- Select, implement and evaluate a number of facilitation techniques and skills.
WTI staff who would like to participate should contact AnnMarie McMahill at firstname.lastname@example.org
If you were unable to attend this webinar CHSC hosts and training archive page where you can view recordings of previous trainings.
The bridges, tunnels, and other wildlife crossing structures on U.S. Highway 93 are the focus of “Safe Passage,” a feature article in the November/December 2017 issue of Montana Outdoors Magazine (published by Montana Fish, Wildlife and Parks). The article describes the major initiative to install 41 wildlife crossing structures along 56 miles of U.S. 93 while the highway was reconstructed over the course of 2004 – 2010. WTI Research Scientist Marcel Huijser is quoted in the article regarding his 14 years of work to monitor wildlife use of the structures and evaluate their effectiveness. The article also features photos of numerous animal species using the structures. The highway reconstruction and the research study were a major collaboration among Montana Department of Transportation, the Federal Highway Administration, the Confederated Salish and Kootenai Tribes, and WTI. The online version of the Montana Outdoors article is available here.
The Center for Environmentally Sustainable Transportation in Cold Climates (CESTiCC) has released “The Reliability and Effectiveness of a Radar-Based Animal Detection System.” This final is based on research by WTI Research Scientist Marcel Huijser and international colleagues at the University of SÃo Paulo, Brazil. The project studied the reliability and effectiveness of an animal detection system along U.S. Hwy 95 near Bonners Ferry, Idaho. The system uses a Doppler radar to detect large mammals (e.g., deer and elk) when they approach the highway. The report includes data on the rates of successful animal detections, the impact of the warning signs on vehicle speeds, practical recommendations for operation and maintenance of the system, and suggestions for potential future research. The project was a collaboration among WTI, U.S. Department of Transportation, the Idaho Transportation Department, Sloan Security Technologies, and the University of SÃo Paulo, Brazil. The final report is available on the WTI project page.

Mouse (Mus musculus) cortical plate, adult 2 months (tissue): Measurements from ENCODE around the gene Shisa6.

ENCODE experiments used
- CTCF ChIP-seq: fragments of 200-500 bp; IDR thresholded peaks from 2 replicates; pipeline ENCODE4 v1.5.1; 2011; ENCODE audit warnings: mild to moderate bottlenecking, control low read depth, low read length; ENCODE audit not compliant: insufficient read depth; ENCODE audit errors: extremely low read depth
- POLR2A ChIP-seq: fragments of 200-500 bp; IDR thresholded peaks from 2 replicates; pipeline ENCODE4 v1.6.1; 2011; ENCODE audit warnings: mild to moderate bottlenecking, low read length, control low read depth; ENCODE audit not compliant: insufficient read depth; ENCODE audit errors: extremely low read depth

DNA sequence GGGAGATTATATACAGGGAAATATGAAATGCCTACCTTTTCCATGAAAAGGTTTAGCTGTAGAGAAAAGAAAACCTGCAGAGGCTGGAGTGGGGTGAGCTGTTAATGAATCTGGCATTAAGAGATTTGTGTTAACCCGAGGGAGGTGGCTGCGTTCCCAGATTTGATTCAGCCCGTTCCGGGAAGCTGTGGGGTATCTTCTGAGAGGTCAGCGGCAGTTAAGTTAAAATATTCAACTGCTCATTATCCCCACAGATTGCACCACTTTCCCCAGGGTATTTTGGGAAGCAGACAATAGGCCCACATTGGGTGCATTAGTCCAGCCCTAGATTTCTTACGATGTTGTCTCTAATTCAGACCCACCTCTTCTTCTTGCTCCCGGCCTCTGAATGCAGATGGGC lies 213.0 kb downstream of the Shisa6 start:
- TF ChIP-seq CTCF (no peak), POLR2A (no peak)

Rural transportation agencies are increasingly addressing safety in their planning areas and often adopt their state’s zero deaths concept to frame their transportation safety activities. To achieve this vision, planners identify not only infrastructure solutions, but also behavioral concerns, such as distraction, impairment, and unbelted drivers/occupants as major issues in rural regions. This free webinar by the National Center for Rural Road Safety will provide participants with information and resources on the role they can play to drive down fatalities and serious injuries through collaboration across the 4E’s, behavioral funding sources, and education campaigns. The webinar will be held Wednesday, November 15, 2017 at 11 a.m. (Mountain Time). An expanded description and registration information is available here.
If you missed the opportunity to attend this or other previous Safety Center webinars, please visit the Archive page which lists all trainings and provides links to recordings of the webinar, presentation slides and other materials. https://ruralsafetycenter.org/training-education/safety-center-trainings/archived-safety-center-trainings/